Super-resolution DNA-PRISM imaging of primary neuronal cultures. a Widefield and DNA-PRISM images of neuronal microtubules stained using the DNA-conjugated anti-Tuj-1 antibody. b Zoom-in view of the boxed areas in (a) show resolution enhancement of DNA-PRISM images compared with widefield images. The arrowhead indicates distinct microtubule bundles that are not resolved in the widefield image. c Widefield and DNA-PRISM images of filamentous actin stained using DNA-conjugated phalloidin. d Zoom-in views of the boxed areas in c show two actin filaments (left) and the synaptic actin punctae with sub-synaptic structures (right, arrowhead) that are not resolved in widefield images. e Widefield and DNA-PRISM images of pre-synaptic marker synapsin-I (red) and post-synaptic marker PSD-95 (cyan) of the same field of view. f Zoom-in view of single synapses indicated by boxes in e. g Cross-sectional profile of the boxed region in (b) shows a microtubule bundle next to a possible single microtubule with FWHM = 47 nm. h Cross-sectional profile of the boxed region in d shows two actin filaments or small filament bundles that are 80 nm apart. i The average size of synapses defined by synapsin-I and PSD-95 is quantified using the normalized radial cross-correlation function. The decay at the smaller radial shift of the DNA-PRISM curve (red) indicates the smaller synapse size in the DNA-PRISM image due to the improved spatial resolution. Scale bar: a, c, e 10 μm; b, d, f 0.5 μm

We next applied DNA-PRISM imaging to super-resolve the nanoscale pre- and post-synaptic organization of 9 targets within individual synapses, including Tuj-1, actin, cortactin, PSD-95, synapsin-I, NR2B, SHANK3, Homer-1b/c, and bassoon (Fig. 7a). Due to differences in synapse orientations with respect to the imaging plane, individual synapses varied in their degree of overlap among proteins within each synapse. For a subset of synapses with the proper orientation relative to the imaging plane, we identified clear separation between pre-synaptic proteins (synapsin-I and bassoon) and post-synaptic proteins (PSD-95, SHANK3, Homer-1b/c) (Fig. 7b). Pre- and post-synaptic proteins were localized to opposing regions of the synaptic cleft, cytoskeletal proteins (Tuj-1, actin, cortactin) and NR2B were observed in both sides of the cleft. Moreover, post-synaptic density proteins (PSD-95, SHANK3, Homer-1b/c) showed narrow, overlapping distributions in expression levels, suggesting physical interaction of these proteins in the post-synaptic density (Fig. 7c) that is consistent with the correlation analysis applied to the preceding confocal imaging results. In contrast, synapsin-I exhibited a broader spatial distribution compared with the distributions of scaffolding proteins, in agreement with the more diffuse distributions expected for vesicle-associated proteins (Fig. 7c). These spatial distributions of synaptic proteins were consistent with the average distributions previously measured from multiple synapses and distinct cultures using three-channel STORM38 and EM37. However, in stark contrast to these previous studies that relied on reference markers, our imaging and analysis of sub-synaptic proteins resolved all measured targets of interest within the same synapse simultaneously. Integration of our approach with 3D super-resolution imaging systems would offer its application to dozens or hundreds of synapses in situ.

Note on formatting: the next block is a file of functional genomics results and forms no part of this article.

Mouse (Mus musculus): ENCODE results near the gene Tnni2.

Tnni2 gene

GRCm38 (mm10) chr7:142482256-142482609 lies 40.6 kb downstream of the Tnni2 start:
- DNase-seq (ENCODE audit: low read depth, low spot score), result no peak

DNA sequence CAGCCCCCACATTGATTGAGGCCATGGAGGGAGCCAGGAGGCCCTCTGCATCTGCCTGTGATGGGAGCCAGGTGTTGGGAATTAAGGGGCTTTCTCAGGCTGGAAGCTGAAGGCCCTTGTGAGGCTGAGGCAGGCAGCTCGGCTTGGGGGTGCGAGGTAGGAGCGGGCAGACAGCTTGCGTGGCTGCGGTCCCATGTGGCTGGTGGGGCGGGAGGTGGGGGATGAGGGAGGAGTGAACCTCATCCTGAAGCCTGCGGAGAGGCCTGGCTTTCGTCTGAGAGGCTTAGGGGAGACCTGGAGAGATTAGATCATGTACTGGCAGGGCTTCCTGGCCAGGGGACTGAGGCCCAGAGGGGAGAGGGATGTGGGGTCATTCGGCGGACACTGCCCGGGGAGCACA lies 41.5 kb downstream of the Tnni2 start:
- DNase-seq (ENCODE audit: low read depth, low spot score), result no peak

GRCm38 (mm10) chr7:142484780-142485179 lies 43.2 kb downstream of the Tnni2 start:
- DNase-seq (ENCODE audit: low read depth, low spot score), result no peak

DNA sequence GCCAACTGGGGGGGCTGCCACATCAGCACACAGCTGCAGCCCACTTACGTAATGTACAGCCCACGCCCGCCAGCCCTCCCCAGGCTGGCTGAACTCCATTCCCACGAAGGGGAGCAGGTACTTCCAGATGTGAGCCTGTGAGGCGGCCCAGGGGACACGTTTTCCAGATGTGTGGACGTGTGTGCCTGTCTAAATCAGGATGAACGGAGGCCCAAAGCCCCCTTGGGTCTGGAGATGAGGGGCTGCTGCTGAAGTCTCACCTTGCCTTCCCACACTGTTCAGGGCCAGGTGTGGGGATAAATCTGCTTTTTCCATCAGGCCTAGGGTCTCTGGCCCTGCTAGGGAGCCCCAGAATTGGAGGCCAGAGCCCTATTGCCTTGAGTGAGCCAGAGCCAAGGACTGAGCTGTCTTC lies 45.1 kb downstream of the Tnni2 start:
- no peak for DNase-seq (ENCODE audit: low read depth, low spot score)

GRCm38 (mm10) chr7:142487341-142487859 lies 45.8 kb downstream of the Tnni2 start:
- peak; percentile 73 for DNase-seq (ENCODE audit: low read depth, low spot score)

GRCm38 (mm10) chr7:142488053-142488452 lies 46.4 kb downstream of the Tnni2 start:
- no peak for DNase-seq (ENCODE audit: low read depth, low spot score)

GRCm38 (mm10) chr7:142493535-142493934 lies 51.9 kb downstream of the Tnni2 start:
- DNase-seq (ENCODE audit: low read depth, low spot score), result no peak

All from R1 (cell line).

Fig. 7